November 18, 2004
Dell sets the value standard for Pocket PCs -- again -- with this Wi-Fi and Bluetooth enabled PDA.
Now, before the rest of the industry has caught up, you've released the X50 line. We appreciate the improvements, but we're getting tired of writing, "It's nice, but when it comes to value, it's no Axim," in our other reviews.
With all it had going for it, the X30 seemed hard to improve upon. But Dell has done it with the X50 line, which has a VGA screen in its top model, accelerated graphics performance, and a drastically improved design.
It's the design that you'll notice first. With it's silver-and-black exterior and gently rounded shape, it makes the X30 look like a giant silver brick. Surprisingly, it's the same size as the X30 (4.7 by 2.9 by 0.7 inches), but with rounded edges that make it look much smaller: The X50 fits the hand beautifully.
The X50's design improvements don't end with its shape. The X50 has two thumb-buttons on the side that look like volume controls, but actually turn on Wi-Fi and the voice recorder.
Because these are easy to turn on by mistake (as we can attest; we
accidentally made a voice recording that entirely filled the memory), there's a
lock button just above them that will deactivate all the controls.
Lock & Controls
The Axim's speaker is now on the front instead of the rear, which makes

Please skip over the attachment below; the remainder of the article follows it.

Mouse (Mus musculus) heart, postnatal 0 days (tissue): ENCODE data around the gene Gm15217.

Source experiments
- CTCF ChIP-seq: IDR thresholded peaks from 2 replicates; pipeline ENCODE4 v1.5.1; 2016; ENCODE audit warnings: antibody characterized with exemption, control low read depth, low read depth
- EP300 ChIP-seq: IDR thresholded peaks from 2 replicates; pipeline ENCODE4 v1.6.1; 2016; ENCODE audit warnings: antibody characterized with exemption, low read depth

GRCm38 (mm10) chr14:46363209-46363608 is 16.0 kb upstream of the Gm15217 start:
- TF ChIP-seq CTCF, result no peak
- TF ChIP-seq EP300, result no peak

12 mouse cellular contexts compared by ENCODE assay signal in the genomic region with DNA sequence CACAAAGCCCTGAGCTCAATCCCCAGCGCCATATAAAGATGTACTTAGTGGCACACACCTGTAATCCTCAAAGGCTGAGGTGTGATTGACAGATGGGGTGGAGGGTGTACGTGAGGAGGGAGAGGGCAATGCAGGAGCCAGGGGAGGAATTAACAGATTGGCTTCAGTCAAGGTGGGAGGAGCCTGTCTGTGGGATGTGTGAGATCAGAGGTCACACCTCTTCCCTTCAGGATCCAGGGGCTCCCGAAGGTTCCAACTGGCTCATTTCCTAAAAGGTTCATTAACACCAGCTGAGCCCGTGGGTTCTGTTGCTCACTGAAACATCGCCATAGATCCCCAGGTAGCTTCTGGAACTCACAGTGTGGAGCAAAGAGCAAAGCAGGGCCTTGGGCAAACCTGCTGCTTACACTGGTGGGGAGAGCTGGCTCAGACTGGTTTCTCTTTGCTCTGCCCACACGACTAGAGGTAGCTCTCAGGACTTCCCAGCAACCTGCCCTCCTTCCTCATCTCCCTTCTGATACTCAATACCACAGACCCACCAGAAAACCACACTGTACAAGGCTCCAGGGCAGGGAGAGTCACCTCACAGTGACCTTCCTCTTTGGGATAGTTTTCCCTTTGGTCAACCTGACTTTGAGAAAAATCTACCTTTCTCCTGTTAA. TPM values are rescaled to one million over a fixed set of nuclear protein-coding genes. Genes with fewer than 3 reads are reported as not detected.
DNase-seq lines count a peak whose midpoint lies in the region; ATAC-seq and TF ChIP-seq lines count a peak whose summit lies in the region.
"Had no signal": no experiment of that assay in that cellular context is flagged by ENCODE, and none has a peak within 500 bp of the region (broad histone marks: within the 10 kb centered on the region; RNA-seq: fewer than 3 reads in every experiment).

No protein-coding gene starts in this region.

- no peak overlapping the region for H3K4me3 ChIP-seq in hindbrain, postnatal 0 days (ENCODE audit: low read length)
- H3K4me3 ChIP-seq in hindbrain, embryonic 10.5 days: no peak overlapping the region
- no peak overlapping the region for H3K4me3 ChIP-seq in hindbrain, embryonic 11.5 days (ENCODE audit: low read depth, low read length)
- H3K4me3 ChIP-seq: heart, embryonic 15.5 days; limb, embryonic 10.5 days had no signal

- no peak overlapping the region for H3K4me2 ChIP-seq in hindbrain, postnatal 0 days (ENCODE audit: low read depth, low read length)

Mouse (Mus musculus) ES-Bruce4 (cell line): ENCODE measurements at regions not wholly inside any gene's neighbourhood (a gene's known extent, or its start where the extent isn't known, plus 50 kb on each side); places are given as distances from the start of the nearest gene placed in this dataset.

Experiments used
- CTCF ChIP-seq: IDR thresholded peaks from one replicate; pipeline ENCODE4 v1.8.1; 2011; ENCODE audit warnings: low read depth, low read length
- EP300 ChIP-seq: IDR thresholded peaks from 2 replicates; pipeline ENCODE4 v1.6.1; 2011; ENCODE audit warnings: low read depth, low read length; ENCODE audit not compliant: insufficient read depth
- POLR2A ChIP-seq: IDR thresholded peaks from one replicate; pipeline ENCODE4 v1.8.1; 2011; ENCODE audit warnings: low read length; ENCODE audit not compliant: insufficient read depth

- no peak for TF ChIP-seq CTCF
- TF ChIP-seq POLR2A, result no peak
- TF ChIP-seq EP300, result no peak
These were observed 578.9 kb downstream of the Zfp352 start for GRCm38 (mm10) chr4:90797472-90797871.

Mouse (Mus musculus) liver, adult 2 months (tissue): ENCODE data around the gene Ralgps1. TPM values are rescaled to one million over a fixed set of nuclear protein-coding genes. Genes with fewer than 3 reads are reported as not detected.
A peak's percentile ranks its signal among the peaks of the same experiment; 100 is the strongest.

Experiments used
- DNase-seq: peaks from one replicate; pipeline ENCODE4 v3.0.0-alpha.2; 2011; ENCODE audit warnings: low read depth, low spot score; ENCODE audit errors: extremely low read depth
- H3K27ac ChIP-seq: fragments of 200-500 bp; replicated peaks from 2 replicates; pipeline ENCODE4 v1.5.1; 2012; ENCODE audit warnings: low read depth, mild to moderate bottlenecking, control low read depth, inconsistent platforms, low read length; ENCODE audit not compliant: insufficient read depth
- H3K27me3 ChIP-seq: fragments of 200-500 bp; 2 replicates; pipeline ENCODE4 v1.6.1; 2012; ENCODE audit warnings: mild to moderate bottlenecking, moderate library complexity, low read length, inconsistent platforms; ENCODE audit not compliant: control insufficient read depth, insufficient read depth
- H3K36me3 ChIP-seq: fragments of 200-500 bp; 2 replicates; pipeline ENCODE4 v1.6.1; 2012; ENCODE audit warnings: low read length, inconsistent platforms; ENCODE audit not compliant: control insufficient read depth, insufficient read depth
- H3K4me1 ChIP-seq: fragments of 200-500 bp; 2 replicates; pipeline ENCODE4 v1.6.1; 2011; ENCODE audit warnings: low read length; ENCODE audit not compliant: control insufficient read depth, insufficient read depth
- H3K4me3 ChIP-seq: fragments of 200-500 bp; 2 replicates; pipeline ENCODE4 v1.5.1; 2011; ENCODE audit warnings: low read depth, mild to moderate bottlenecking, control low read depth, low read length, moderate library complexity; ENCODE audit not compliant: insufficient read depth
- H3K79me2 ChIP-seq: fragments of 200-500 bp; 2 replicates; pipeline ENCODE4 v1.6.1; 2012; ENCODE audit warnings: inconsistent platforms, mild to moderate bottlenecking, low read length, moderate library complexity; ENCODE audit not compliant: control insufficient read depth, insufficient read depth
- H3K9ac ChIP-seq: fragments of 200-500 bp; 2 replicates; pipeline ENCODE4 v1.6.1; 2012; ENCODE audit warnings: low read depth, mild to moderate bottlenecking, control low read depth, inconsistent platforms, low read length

sense. One huge improvement is that the X50 has two card slots: one for Secure Digital (SD) cards, as before, and a new one
for CompactFlash (CF) cards. This is sure to be useful in many ways, such as
letting users remove the CF card from their camera and pull up pictures
instantly on their handheld.
Display & Video
The top model in the X50 line, the X50v, comes with a VGA (640 x 480 pixel) screen instead of the Pocket PC standard QVGA (240 x 320 pixel) display, and is the first Axim to have one.
Simple math would suggest that a VGA would offer a lot more screen real estate. After all, QVGA means quarter VGA, so a VGA should have four times as much room and four times as many pixels. And that would be true here, except that Microsoft didn't add true VGA support to Windows Mobile 2003 Second Edition. What you get instead is a much sharper picture and better-looking fonts, but no more room than you had before. If you get a browser that supports VGA, for example, you will be able to view whole Web pages on the Pocket PCs screen. The same goes for other VGA-enabled applications, such as spreadsheets.
Driving the Axim X50v's high-quality screen is an Intel 2700G multimedia accelerator with 16MB video memory, which insures that your videos will be smooth and flicker free. The easiest way to show off the video horsepower, however, is to launch one of the two high-resolution games that come with the X50v, Enigmo and Stuntcar Extreme.
Both games are a blast and have better-looking graphics than you've probably ever seen on a handheld. Enigmo is a logic game in which you stream dripping water into a pot, using a variety of tools to help guide its way. Stuntcar Extreme is a racing game in which you jump your car through rings of fire. The motion was so real, it actually made us a little motion sick.